• khaled
    3.2k


    But in this case life remains inescapable. So clearly your problem isn't so much with the inescapability from "the game" itself, but rather the inescapability of suffering within the game. If it is sufficiently easy not to suffer in the game, then it's ok to impose the game. Agreed?khaled

    You emphasize this here:

    they can sufficiently "escape", so barring other information, this seems permissible.schopenhauer1

    So again, your issue is not with how difficult it is to escape the game, but how difficult it is to escape suffering within the game.
  • Derrick Huestis
    75
    So how is this situation justschopenhauer1

    It isn't, and that's the point.

    What a petty game this god has set up..schopenhauer1

    Actually, we set it up. For what it's worth, you don't have to play. No matter what you do, you will still die, same as everyone else.
  • schopenhauer1
    6.2k
    So again, your issue is not with how difficult it is to escape the game, but how difficult it is to escape suffering within the game.khaled

    Si let me know when life is that utopia
  • Wheatley
    2.1k
    Oh Wheatgrass, no no. You can have an unjust situation and have someone enjoy their life. Precisely why my argument is more than the simplicity you deem it as. It is hard for some people to wrap their heads around an unjust situation that people can still feel happy subjective states. Someone who feels joy despite X activity that's Y (bad/unjust) doesn't mean that X activity is a good state of affairs.schopenhauer1
    Okay, even if you succeed in demonstrating that having kids is bad and unjust (in a philosophical sense), I can accept that. But that alone isn't sufficient to convince me not to have kids. Having kids is not nearly the worst thing I can do.
  • Srap Tasmaner
    3.1k
    the injustices of lifeschopenhauer1

    Here are three arguments:

    A1. P is forced to experience L.
    Therefore
    A2. P is forced to experience something.

    B1. P is forced to experience L.
    B2. L is inevitably in part bad.
    Therefore
    B3. P is forced to experience something that is inevitably in part bad.

    C1. P experiences L.
    C2. L is inevitably in part bad.
    Therefore
    C3. P experiences something that is inevitably in part bad.

    You are arguing that (B3) represents an injustice. What about (A2) and (C3)? Are both or either of them unjust?
  • TheMadFool
    12.6k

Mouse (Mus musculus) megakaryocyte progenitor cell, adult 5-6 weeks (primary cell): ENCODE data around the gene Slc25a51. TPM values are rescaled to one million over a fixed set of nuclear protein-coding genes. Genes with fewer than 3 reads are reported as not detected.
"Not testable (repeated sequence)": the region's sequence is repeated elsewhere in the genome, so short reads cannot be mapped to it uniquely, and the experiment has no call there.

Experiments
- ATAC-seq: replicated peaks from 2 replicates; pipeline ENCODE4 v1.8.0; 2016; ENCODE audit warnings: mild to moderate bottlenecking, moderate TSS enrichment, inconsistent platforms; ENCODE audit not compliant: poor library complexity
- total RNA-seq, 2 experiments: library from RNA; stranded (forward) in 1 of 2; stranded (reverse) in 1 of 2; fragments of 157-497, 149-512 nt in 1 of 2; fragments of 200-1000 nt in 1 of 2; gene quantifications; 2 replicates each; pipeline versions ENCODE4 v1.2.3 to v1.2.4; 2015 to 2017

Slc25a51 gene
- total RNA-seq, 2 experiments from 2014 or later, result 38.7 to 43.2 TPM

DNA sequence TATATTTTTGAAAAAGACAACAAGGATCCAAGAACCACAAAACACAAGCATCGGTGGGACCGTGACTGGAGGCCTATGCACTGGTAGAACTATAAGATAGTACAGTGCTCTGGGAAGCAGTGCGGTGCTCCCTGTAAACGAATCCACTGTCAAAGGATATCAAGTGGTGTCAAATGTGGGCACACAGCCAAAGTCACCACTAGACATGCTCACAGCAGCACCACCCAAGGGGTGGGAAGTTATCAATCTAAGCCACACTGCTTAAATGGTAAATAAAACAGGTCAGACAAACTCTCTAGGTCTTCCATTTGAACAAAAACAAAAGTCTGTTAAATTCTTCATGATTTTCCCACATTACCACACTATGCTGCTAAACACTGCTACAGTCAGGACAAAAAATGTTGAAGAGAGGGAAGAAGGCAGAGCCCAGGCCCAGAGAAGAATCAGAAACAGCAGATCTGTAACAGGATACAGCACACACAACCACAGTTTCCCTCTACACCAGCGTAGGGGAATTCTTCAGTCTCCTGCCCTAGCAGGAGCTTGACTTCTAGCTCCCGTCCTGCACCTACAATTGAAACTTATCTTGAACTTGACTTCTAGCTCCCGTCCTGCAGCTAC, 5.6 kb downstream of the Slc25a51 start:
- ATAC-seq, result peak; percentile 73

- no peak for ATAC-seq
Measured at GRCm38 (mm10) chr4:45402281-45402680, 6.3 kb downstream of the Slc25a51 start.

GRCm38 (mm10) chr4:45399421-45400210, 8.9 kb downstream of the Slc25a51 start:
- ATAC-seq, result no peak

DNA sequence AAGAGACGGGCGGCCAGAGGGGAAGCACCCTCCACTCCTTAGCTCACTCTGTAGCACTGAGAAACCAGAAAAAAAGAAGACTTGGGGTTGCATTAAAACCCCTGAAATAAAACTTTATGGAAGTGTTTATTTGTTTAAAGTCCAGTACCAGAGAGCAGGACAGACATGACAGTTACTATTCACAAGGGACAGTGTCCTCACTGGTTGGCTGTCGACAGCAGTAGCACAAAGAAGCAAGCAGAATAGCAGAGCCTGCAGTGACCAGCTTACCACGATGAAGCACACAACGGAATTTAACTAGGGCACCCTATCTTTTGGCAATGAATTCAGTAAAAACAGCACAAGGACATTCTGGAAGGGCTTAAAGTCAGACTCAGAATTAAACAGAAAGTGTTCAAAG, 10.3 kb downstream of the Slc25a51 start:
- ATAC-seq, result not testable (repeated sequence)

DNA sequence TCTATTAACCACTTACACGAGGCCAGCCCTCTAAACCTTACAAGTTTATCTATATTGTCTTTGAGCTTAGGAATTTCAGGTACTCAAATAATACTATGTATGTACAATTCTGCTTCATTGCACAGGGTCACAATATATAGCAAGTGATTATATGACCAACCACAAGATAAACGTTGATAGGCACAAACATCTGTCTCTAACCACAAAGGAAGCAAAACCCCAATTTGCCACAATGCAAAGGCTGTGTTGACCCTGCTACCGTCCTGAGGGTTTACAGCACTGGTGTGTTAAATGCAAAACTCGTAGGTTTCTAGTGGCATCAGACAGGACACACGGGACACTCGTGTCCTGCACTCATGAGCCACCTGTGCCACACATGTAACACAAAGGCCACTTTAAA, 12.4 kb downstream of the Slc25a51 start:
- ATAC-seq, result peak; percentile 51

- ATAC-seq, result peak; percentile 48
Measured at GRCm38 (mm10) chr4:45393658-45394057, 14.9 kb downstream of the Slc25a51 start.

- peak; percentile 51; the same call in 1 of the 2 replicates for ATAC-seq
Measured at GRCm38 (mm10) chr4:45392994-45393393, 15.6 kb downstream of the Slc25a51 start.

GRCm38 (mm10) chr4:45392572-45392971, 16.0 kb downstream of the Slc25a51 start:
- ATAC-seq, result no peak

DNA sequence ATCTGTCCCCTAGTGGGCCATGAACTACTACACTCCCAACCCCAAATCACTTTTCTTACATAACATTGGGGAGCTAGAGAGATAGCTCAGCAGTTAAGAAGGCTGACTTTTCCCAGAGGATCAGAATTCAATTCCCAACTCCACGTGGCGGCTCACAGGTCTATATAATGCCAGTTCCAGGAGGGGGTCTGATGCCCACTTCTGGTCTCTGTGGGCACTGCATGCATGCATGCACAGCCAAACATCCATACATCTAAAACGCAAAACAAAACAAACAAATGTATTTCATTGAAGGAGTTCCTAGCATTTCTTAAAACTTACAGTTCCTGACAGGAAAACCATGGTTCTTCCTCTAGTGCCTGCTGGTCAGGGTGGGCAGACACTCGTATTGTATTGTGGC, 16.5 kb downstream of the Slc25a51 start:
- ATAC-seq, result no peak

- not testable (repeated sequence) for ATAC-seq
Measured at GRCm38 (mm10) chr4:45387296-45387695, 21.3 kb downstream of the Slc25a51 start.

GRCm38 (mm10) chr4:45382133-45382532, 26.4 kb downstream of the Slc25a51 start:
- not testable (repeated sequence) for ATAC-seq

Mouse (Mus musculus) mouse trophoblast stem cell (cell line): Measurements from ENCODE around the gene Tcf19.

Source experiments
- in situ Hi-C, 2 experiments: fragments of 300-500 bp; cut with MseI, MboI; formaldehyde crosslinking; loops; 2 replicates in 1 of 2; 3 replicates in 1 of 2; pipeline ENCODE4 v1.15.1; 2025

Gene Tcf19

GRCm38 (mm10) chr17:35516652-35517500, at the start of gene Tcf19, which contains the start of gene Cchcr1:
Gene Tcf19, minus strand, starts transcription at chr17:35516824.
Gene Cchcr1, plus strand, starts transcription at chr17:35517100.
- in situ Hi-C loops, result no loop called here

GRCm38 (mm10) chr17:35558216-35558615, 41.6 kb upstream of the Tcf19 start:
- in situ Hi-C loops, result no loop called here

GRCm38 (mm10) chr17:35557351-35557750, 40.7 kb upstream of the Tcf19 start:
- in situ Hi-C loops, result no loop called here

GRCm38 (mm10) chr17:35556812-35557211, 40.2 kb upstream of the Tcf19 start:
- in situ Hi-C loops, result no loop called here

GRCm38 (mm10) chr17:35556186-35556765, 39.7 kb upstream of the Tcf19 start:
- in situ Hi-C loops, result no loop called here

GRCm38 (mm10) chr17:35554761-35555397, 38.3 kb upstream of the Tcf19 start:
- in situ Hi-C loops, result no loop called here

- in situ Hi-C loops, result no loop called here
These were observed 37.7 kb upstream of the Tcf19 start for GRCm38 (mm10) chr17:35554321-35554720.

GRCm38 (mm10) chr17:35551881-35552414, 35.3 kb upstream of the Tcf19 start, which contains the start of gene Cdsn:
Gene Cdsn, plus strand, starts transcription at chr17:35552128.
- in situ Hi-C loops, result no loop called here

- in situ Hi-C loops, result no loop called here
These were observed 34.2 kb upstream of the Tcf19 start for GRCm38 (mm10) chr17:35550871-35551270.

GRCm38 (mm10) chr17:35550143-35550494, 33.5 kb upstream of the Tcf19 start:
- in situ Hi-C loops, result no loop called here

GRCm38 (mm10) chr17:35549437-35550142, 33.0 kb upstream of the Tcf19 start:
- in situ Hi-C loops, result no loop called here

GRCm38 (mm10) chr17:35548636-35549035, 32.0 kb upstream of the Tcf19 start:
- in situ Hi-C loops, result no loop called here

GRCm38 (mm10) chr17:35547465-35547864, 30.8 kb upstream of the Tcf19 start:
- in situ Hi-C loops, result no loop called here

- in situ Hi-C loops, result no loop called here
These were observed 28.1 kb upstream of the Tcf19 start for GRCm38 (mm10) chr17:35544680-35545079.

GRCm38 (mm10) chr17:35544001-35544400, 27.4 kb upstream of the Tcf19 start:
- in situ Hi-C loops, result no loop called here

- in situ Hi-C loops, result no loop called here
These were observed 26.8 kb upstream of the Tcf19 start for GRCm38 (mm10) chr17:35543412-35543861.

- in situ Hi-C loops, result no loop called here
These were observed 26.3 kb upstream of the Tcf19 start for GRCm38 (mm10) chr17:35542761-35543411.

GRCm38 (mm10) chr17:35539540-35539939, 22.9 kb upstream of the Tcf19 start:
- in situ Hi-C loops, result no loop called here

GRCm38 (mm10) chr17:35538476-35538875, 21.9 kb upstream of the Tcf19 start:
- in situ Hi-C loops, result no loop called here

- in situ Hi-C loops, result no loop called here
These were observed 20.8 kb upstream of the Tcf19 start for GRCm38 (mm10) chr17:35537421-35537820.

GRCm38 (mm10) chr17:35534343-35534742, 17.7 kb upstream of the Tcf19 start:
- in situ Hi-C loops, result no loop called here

The point is "If this is X, why can it not be made more X? Therefore this is not X" is not valid at allkhaled

    I have no idea what you're talking about.

    Depends on your standard I guess. In other words, life is not pretty because you choose to compare it to something better.khaled

    That's the nub, the heart, of the issue. :chin:

    For the purposes of discussion, sure, since you seem so convinced utopias are impossible and I don't care to argue that. They serve well enough for a thought experiment.khaled

    That doesn't quite do the job of helping you make your case. Why...I forgot what I wanted to ask.

    Experience and observation of others' experience.

    Also the fact that it's physiologically possible should imply that it's possible.
    khaled

    I'm afraid that won't do.


    Food for thought: assuming our imagination bears the mark of experience in the real world, ever wonder why our conception of hell has exquisite detail compared to our idea of heaven?
  • khaled
    3.2k
    How do you differentiate between when a game is “too hard” (too hard not to suffer) and not? In other words, what makes someone who says that “escaping suffering in life is easy enough such that having kids is ok” wrong?

    Beforehand you made it seem like the difficulty of escaping the game is what determines whether or not it’s ok to inflict. Obviously a game that requires you to kill yourself to escape is too difficult to escape. But now we know that what you’re really concerned with is the difficulty of escaping suffering within the game, not the game itself. So it’s not at all obvious anymore that life is “too hard” in that sense.

    I would think everyone agrees that forcing people into a game where it’s too difficult not to suffer is bad. It’s true by definition (that’s what the word “too” is used for). And the majority still aren’t AN.
  • khaled
    3.2k
    That's the nub, the heart, of the issue. :chin:TheMadFool